As a leading content marketing agency in Colorado, we’ve observed that there is a common “trajectory” for content marketing that can leave a marketer perplexed and a little disappointed. New to the strategy and utilizing only in-house resources, you come out of the chute hot with some great content. Your target audience, hungry for actionable insights, grows rapidly as prospects gobble up all the materials you produce. Then, out of nowhere it seems, interest in your content and your overall reader/viewership plateaus or even starts to drop. Why? Read on.
The rallying cry of Jason Nesmith (played by Tim Allen) in the movie Galaxy Quest was "Never give up! Never surrender!"—which are excellent words of advice for many content marketers. One of the biggest challenges facing content marketers is that too often their executive management is looking for instant results and therefore struggles to buy into the basic tenets of content marketing, i.e. it is a long-term strategy of producing quality content customers crave, not a short-term campaign. Another huge challenge is often that the content marketer is completely overwhelmed and cannot keep up with the demand. The "never give up" advice is equally important in that case as well.
Every day, more companies become aware of the benefits of content marketing and more marketing material gets created, published, and promoted. Consequently, marketers are having to be ever more aware of best practices for getting their content noticed. One area that is often overlooked is something very fundamental: the naming of a piece. Smart companies are starting to give this critical detail a second look.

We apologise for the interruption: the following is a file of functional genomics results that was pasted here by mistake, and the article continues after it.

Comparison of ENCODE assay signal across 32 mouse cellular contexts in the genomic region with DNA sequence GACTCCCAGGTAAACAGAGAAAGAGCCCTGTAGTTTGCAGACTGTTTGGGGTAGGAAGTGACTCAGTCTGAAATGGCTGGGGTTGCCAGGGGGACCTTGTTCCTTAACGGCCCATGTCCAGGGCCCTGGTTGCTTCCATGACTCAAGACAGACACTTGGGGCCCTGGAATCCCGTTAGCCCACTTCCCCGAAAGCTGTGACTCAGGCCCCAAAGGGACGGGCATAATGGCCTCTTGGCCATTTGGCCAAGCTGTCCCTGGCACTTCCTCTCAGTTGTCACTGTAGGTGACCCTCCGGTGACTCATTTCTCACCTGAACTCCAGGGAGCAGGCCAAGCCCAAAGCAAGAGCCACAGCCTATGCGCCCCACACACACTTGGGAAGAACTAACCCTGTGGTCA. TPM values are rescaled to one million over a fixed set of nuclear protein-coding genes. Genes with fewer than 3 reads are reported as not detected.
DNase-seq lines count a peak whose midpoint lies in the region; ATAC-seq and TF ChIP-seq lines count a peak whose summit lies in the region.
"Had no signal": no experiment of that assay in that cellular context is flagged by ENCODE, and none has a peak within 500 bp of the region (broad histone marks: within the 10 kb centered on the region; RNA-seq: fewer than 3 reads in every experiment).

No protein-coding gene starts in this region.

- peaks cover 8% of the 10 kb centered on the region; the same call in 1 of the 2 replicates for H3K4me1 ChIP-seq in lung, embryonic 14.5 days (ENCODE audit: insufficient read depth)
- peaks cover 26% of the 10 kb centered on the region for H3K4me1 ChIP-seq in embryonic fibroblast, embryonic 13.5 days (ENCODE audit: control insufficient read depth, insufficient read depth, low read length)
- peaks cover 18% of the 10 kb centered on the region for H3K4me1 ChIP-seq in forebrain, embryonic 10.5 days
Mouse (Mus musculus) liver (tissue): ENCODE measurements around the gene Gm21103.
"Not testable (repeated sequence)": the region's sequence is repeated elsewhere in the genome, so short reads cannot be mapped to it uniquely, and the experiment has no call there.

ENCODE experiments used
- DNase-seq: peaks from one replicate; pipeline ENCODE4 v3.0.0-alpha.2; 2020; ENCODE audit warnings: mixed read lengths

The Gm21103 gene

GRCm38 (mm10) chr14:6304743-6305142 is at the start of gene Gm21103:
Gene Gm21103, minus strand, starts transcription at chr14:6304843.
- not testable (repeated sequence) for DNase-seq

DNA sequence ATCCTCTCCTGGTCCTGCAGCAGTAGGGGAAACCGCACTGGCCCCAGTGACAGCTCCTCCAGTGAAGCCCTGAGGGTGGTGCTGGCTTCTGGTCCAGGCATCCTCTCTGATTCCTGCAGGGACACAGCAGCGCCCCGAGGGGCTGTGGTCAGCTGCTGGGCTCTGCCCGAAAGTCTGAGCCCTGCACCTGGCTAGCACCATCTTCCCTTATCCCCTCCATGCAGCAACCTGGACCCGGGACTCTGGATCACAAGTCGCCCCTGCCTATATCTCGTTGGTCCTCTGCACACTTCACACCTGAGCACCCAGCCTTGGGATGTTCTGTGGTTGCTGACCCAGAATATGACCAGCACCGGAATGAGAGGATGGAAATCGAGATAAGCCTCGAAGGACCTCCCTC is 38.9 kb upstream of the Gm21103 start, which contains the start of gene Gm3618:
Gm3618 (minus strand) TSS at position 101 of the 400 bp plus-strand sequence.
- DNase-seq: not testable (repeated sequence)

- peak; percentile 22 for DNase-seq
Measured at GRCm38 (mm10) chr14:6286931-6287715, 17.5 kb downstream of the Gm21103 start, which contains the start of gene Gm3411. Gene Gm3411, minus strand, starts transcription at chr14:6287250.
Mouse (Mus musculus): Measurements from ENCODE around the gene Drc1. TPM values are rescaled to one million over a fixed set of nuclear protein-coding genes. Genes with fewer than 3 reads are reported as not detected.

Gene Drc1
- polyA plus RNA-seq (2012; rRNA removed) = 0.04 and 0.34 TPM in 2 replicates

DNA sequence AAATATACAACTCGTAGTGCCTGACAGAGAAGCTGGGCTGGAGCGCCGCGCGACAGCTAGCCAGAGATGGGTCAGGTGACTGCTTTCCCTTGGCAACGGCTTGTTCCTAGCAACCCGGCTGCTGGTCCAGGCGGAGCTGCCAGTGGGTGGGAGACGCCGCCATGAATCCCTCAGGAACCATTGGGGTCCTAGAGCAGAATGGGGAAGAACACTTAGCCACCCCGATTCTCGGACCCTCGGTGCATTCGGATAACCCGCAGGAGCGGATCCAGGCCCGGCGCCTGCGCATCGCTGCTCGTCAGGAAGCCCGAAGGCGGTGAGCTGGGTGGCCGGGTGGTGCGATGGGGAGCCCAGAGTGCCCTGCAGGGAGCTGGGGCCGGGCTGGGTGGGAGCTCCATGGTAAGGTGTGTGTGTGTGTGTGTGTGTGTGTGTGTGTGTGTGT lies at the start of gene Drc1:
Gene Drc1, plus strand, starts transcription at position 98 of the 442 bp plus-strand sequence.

Let me start this post by being very clear: It’s the quality, not the quantity, of your inbound marketing content that will get you noticed, establish you as a thought leader, and help you attract prospects and make sales. That said, if you can create a high volume of high-quality content, you are that much better off.
Neuromarketing… the term has a hint of futuristic menace to it. And if that appeals, I hate to break it to you, but there’s nothing menacing or evil about it. It’s really just referring to the practice of seeking to understand how the human brain functions in potential buying situations and taking steps to appeal to it in order to increase the odds of a sale.
Kelly is a marketing manager, and as such, she often finds herself under intense pressure to deliver results. Lately, as sales have dipped a bit, she’s feeling the heat even more. She needs to get new campaigns underway, pick up the pace on content production for existing inbound marketing initiatives, and in general start generating more leads. But her already-overworked marketing team will be hard-pressed to up their output, and there’s no time to recruit, hire, and onboard additional staff.
In order to be effective in content marketing, you need to be able to produce great content efficiently. To do that, you need a digital marketing team that works like a well-oiled machine. The business skills (writing, designing, project management, etc.) of your team members are important, of course, but so are their personality types. The best teams are made up of people whose perspectives and areas of focus vary and complement one another.